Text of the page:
<Setter Target="noResults.Margin" Value="12,12,12,0" />


Writing adaptive UI brings new challenges. The new RelativePannel was specifically designed to help write adaptive UI. If you set the children of a RelativePannel in the right way (you will have to learn about the RelativePannel attached properties) they will adjust their position automatically even without any help from Visual States. Combining a RelativePannel and Visual States can increase the “adaptive-ness” of your UI even further.
Here is an example of using both a RelativePannel and Visual States:

        <AdaptiveTrigger MinWindowWidth="720" />
        <Setter Target="button.(RelativePanel.RightOf)" Value="inputLabel" />
        <Setter Target="button.(RelativePanel.Below)" Value="title" />
        <Setter Target="avatar.(RelativePanel.RightOf)" Value="avatarLabel" />
        <Setter Target="avatar.(RelativePanel.Below)" Value="inputLabel" />
        <Setter Target="list.(RelativePanel.Below)" Value="avatar" />

Custom Triggers

XAML now allows for visual states to be triggered using a new syntax. For example:

        <AdaptiveTrigger MinWindowWidth="720" />

You can also create your own custom state triggers by inheriting from StateTriggerBase and invoking SetActive at the appropriate moment. You can use such custom trigger in XAML:

        <WarningLevelTrigger WarningLevel="Critical" />
        <WarningLevelTrigger WarningLevel="High" />
        <WarningLevelTrigger WarningLevel="Low" />

Question: Is there a potential for creating memory leaks here? Note that when implementing the custom trigger you do not know when it is getting out of scope (that is when the page that uses the trigger is unloaded). For example if you need your trigger to subscribe to an event of a global or long lived object, will your trigger class leak in memory? You could try to use an event subscription based on weak references (like the ones in MvvMCross) but then you will still have the event called after your page is unloaded and before the trigger instance is garbage collected. That means you will call SetActivate on the trigger after the page where the trigger lives was unloaded. Would calling SetActivate at such time cause an error or crash?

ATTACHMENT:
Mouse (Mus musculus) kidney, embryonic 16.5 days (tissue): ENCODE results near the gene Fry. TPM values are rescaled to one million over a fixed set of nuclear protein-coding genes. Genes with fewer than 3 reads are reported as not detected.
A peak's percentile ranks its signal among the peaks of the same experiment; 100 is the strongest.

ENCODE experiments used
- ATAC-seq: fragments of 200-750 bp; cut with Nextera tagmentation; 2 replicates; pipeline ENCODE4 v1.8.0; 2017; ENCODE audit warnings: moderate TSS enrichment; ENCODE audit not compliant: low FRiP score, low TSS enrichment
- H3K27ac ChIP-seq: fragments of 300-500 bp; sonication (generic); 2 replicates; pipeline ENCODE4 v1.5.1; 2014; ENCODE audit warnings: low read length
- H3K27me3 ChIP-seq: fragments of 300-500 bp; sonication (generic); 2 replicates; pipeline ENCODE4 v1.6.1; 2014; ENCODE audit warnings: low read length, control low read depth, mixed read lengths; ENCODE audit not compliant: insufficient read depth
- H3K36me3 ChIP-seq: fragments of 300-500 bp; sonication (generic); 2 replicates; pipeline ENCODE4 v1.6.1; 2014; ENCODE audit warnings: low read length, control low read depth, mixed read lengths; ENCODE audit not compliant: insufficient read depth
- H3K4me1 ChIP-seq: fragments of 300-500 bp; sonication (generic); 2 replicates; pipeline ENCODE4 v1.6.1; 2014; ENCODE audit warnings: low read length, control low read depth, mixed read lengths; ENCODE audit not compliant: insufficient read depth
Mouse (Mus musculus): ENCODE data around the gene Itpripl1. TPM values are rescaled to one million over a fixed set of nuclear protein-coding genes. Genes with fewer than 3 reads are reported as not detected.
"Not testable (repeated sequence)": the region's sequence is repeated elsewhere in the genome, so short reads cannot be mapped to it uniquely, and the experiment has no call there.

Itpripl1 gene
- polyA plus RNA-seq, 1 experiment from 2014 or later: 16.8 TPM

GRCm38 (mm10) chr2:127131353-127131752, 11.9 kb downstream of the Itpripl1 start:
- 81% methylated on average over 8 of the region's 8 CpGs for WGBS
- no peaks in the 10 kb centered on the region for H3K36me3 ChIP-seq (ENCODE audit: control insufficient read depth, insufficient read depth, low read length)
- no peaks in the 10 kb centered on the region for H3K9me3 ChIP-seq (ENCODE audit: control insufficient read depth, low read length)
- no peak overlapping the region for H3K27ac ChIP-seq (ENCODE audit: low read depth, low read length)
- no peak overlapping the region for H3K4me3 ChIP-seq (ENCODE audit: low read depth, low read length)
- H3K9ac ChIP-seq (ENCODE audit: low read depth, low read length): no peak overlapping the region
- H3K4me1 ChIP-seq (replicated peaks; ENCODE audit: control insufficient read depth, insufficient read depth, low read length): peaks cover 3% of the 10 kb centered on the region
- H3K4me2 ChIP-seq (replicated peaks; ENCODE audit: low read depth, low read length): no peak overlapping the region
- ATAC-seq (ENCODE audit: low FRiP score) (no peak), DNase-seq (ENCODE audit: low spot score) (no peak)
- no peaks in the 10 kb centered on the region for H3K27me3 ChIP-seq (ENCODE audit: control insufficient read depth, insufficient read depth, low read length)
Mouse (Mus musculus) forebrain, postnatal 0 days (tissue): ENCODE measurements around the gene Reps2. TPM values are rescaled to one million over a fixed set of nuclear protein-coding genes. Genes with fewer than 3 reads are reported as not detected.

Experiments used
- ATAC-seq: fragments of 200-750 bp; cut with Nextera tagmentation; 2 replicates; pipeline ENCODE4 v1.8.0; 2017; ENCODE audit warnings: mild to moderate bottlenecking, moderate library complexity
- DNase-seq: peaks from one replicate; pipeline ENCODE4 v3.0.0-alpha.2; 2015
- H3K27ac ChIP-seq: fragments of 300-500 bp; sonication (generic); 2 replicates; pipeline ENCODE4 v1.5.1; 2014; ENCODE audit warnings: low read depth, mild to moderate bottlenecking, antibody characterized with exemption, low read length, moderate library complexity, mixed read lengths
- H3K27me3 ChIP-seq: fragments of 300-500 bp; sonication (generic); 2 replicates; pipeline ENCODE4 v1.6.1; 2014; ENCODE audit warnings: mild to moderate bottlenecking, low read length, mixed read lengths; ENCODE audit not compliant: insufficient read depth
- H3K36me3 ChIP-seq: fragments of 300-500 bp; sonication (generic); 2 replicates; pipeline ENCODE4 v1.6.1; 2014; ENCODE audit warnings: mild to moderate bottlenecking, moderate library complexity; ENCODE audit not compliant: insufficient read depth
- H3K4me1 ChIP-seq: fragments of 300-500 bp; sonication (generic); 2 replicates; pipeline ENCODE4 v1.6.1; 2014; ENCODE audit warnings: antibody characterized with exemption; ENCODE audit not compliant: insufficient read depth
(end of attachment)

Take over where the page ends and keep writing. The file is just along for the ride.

Would be nice if the trigger had something like a Loaded / Unloaded event.

XAML views

This is a new technique that allows you to provide alternate versions for your pages. These alternate versions will be used automatically by the framework based on the device type where your application is running. For example let’s say that you have a page called MainPage.xaml. Using XAML views you can create one or more alternate versions of this page. You will have the regular file <Root>\MainPage.xaml (this is the default xaml file). For the mobile version you will create another file <Root>\DeviceFamily-Mobile\MainPage.xaml. Note the naming convention of the folder.

When using views you will not be allowed to provide a separate code behind for the alternate versions of your view. The code behind that is used for all versions of the view is still the one in file <Root>\MainPage.xaml.cs. With this technique you will only be able to vary the XAML file.

Question: It is not clear how useful this is if you cannot vary the code behind. What if the xaml is fundamentally different? Won’t keeping one code behind file lead to dirty code?

Question: If the two versiond of the XAML are fundamentally different to the point where you would othervise use different view models, how would you handle that situation? There are techniques that can be used to set the view model in XAML but they cannot be applied in any situation.

Question: Can you use this technique for user controls or custom controls?